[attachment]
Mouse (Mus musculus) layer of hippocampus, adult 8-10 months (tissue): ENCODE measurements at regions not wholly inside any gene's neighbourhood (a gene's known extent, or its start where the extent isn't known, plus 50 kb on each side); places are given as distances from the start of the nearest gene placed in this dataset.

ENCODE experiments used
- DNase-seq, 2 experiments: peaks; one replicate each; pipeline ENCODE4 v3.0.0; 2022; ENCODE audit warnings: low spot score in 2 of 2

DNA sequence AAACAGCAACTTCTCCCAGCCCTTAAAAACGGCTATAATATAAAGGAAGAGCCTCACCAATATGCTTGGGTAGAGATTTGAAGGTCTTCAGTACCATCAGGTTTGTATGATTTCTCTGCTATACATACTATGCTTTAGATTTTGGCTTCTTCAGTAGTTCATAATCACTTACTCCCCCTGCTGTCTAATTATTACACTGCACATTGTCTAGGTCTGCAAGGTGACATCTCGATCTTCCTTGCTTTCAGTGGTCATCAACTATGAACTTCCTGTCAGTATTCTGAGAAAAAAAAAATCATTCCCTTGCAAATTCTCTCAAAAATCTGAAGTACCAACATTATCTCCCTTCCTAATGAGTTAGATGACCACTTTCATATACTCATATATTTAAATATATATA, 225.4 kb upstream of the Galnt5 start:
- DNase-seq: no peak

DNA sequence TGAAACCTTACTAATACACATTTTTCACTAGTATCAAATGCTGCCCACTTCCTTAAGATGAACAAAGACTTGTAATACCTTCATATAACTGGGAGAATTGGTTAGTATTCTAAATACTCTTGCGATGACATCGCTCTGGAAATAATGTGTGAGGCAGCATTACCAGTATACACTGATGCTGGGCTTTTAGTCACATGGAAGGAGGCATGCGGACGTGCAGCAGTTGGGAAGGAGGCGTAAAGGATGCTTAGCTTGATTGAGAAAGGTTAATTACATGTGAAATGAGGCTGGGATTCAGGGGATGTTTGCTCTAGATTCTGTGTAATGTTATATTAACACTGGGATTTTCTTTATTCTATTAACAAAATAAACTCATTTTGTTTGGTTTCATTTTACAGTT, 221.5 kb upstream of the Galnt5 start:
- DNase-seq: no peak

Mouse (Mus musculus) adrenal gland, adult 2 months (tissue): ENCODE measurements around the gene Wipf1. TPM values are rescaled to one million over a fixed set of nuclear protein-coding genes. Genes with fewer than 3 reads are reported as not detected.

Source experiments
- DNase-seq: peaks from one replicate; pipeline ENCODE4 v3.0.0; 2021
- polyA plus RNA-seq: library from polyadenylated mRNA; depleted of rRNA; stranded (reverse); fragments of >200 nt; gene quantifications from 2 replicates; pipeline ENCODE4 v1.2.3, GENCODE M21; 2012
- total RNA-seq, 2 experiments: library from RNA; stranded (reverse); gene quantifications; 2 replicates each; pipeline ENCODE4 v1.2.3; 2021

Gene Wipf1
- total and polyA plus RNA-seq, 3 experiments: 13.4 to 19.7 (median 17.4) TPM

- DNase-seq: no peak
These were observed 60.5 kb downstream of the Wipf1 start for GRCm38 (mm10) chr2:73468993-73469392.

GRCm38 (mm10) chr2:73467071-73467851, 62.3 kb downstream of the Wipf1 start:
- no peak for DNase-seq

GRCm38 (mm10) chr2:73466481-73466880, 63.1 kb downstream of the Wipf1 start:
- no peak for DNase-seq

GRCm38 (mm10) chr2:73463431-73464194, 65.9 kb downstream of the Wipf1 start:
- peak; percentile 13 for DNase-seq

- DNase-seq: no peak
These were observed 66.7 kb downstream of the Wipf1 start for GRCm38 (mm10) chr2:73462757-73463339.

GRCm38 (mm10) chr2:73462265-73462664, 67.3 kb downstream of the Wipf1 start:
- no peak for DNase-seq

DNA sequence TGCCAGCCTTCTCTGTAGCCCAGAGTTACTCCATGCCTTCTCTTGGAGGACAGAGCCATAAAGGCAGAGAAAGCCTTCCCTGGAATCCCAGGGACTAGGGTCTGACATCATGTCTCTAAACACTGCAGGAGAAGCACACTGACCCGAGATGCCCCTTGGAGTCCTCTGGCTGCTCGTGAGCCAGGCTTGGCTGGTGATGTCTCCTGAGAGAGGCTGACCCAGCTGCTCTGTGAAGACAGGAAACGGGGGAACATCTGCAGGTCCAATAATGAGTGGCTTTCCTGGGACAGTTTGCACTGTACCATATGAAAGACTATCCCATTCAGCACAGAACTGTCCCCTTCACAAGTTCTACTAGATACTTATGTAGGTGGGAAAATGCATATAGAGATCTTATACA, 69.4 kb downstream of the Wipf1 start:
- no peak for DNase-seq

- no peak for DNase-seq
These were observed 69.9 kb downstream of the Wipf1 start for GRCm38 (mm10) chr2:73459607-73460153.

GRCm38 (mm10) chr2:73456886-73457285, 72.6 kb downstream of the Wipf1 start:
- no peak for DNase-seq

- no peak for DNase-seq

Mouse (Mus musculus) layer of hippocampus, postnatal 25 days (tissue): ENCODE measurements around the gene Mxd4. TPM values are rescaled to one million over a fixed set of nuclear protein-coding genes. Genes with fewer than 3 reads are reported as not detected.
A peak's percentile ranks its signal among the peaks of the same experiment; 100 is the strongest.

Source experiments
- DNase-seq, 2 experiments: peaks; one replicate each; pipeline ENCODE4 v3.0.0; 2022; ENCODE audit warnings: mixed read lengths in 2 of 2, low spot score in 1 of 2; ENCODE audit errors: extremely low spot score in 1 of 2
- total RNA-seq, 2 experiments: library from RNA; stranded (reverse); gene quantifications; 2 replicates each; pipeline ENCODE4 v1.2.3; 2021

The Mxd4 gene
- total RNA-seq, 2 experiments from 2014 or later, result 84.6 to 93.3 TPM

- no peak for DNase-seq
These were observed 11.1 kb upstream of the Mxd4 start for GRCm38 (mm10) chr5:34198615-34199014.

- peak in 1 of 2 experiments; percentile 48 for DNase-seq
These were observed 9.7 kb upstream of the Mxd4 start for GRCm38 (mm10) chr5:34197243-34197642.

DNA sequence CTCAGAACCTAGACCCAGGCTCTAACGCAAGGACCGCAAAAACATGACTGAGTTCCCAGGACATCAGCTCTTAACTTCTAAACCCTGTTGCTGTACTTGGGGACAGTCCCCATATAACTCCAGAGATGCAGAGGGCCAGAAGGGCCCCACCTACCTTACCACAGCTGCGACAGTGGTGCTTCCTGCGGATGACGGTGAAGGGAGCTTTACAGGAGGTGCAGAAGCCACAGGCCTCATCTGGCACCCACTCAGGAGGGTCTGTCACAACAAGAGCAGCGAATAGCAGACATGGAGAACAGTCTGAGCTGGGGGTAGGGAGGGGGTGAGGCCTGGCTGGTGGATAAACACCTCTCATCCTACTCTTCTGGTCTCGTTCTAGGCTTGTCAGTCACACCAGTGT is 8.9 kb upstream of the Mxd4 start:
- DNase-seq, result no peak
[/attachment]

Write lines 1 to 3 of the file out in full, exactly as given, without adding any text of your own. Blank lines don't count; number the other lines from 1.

Mouse (Mus musculus) layer of hippocampus, adult 8-10 months (tissue): ENCODE measurements at regions not wholly inside any gene's neighbourhood (a gene's known extent, or its start where the extent isn't known, plus 50 kb on each side); places are given as distances from the start of the nearest gene placed in this dataset.

ENCODE experiments used
- DNase-seq, 2 experiments: peaks; one replicate each; pipeline ENCODE4 v3.0.0; 2022; ENCODE audit warnings: low spot score in 2 of 2